221. Albanese, M.; Tagawa, T.; Bouvet, M.; Maliqi, L.; Lutter, D.; Hoser, J.; Hastreiter, M.; Hayes, M.; Sugden, B.; Martin, L.; et al. Epstein-Barr virus microRNAs reduce immune surveillance by virus-specific CD8+ T cells. Proc. Natl. Acad. Sci. USA 2016, 113, E6467–E6475. [Google Scholar] [CrossRef] [Green Version]
  222. Saito, R.; Abe, H.; Kunita, A.; Yamashita, H.; Seto, Y.; Fukayama, M. Overexpression and gene amplification of PD-L1 in cancer cells and PD-L1 + immune cells in Epstein-Barr virus-associated gastric cancer: The prognostic implications. Mod. Pathol. 2017, 30, 427–439. [Google Scholar] [CrossRef]
  223. Fang, W.; Zhang, J.; Hong, S.; Zhan, J.; Chen, N.; Qin, T.; Tang, Y.; Zhang, Y.; Kang, S.; Zhou, T.; et al. EBV-driven LMP1 and IFN-γ upregulate PD-L1 in nasopharyngeal carcinoma: Implications for oncotargeted therapy. Oncotarget 2014, 5, 12189–12202. [Google Scholar] [CrossRef] [PubMed]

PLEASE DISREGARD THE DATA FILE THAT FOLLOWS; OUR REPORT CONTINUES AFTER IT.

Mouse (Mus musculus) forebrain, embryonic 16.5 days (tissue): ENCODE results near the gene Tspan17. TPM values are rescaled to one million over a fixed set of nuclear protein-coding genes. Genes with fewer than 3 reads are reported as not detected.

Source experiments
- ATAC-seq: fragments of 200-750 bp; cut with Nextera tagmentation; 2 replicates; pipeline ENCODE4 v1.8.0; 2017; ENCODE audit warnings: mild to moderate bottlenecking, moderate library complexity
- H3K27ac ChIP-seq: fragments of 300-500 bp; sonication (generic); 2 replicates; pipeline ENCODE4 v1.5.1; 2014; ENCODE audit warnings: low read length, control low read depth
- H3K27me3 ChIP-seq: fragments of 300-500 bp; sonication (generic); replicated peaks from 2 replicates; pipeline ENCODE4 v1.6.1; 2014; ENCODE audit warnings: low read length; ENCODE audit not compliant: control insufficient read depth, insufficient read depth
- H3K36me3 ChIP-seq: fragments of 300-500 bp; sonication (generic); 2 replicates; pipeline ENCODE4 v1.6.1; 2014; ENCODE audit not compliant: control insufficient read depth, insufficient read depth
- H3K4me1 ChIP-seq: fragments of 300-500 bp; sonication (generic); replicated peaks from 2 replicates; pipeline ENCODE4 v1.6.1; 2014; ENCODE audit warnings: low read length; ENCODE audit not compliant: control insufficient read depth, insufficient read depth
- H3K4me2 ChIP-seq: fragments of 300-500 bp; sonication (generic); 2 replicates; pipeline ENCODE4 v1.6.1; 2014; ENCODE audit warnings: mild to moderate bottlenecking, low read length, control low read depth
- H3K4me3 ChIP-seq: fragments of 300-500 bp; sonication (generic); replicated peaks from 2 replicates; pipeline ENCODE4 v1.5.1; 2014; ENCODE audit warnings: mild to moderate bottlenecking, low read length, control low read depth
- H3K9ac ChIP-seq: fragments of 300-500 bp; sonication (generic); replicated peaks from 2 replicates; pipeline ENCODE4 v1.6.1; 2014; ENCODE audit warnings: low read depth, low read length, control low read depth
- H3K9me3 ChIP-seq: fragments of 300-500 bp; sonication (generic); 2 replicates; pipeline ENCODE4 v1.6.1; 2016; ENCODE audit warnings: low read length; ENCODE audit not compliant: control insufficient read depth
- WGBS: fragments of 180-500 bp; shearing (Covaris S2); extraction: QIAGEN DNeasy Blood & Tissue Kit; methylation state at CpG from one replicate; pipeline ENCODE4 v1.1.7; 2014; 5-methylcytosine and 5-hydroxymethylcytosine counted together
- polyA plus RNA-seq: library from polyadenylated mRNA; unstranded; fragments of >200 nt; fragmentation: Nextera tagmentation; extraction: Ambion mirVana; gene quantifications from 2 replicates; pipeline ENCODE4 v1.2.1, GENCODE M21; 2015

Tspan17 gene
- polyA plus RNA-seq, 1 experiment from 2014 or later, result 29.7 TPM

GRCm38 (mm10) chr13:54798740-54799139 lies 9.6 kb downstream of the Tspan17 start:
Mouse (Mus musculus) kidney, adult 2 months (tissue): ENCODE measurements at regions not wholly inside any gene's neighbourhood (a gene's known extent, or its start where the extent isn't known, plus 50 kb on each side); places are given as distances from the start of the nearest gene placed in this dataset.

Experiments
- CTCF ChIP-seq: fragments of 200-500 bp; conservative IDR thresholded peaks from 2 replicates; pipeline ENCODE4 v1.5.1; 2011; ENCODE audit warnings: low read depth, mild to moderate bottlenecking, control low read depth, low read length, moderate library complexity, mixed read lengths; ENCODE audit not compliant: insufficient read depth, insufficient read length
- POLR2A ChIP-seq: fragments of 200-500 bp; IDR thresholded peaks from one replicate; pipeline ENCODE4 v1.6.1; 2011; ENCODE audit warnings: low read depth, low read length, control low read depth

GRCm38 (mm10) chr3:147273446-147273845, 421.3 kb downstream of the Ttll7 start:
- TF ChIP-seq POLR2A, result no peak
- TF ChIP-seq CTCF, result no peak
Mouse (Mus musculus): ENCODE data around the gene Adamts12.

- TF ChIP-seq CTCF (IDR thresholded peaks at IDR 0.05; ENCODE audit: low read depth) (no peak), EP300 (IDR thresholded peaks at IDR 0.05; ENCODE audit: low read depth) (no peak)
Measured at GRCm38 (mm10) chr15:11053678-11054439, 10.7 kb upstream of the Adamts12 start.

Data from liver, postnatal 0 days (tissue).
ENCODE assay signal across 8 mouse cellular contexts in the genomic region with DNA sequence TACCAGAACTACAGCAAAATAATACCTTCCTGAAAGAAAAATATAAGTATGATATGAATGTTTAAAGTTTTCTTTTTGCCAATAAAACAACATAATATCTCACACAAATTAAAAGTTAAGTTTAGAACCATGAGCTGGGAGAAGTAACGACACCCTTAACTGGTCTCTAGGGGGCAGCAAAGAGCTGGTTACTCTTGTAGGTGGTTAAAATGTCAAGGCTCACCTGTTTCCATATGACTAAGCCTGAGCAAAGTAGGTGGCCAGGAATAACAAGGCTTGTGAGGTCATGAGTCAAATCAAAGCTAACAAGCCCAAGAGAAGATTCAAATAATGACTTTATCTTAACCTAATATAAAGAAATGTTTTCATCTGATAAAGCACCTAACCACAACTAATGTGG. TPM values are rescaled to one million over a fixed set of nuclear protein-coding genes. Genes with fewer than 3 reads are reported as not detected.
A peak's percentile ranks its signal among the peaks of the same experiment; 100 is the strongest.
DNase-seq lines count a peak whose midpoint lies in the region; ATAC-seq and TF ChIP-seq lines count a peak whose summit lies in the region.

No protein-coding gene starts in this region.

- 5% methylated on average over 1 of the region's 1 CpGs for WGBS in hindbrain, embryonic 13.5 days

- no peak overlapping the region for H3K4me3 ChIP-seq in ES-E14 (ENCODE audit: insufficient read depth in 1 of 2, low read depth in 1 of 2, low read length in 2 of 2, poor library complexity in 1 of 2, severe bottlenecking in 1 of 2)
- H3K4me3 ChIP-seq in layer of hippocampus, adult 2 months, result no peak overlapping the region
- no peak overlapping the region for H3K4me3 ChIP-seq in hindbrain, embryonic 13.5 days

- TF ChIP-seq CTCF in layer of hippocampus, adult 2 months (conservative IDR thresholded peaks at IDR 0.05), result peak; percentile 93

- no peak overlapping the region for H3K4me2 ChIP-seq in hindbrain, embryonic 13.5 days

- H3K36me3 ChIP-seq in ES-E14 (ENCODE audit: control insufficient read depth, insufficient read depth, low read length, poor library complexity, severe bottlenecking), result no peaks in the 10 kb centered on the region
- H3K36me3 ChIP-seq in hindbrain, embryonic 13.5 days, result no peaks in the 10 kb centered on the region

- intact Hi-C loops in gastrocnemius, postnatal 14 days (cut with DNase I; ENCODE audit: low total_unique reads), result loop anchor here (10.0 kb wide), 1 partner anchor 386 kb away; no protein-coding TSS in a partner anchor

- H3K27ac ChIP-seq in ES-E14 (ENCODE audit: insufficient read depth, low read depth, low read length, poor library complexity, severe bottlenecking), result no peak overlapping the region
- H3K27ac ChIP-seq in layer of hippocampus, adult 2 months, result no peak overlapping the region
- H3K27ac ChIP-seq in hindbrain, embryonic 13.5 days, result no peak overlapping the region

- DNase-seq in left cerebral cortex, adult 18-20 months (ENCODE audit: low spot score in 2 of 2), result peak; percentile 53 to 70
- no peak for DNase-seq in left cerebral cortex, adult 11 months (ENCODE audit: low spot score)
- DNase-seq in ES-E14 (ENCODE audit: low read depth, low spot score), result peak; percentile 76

224. Green, M.R.; Rodig, S.; Juszczynski, P.; Ouyang, J.; Sinha, P.; O’Donnell, E.; Neuberg, D.; Shipp, M.A. Constitutive AP-1 activity and EBV infection induce PD-l1 in Hodgkin lymphomas and posttransplant lymphoproliferative disorders: Implications for targeted therapy. Clin. Cancer Res. 2012, 18, 1611–1618. [Google Scholar] [CrossRef] [Green Version]
  225. Huang, P.Y.; Guo, S.S.; Zhang, Y.; Lu, J.B.; Chen, Q.Y.; Tang, L.Q.; Zhang, L.; Liu, L.T.; Zhang, L.; Mai, H.Q. Tumor CTLA-4 overexpression predicts poor survival in patients with nasopharyngeal carcinoma. Oncotarget 2016, 7, 13060–13068. [Google Scholar] [CrossRef] [Green Version]
  226. Gu, A.D.; Lu, L.X.; Xie, Y.B.; Chen, L.Z.; Feng, Q.S.; Kang, T.; Jia, W.H.; Zeng, Y.X. Clinical values of multiple Epstein-Barr virus (EBV) serological biomarkers detected by xMAP technology. J. Transl. Med. 2009, 7, 73. [Google Scholar] [CrossRef] [Green Version]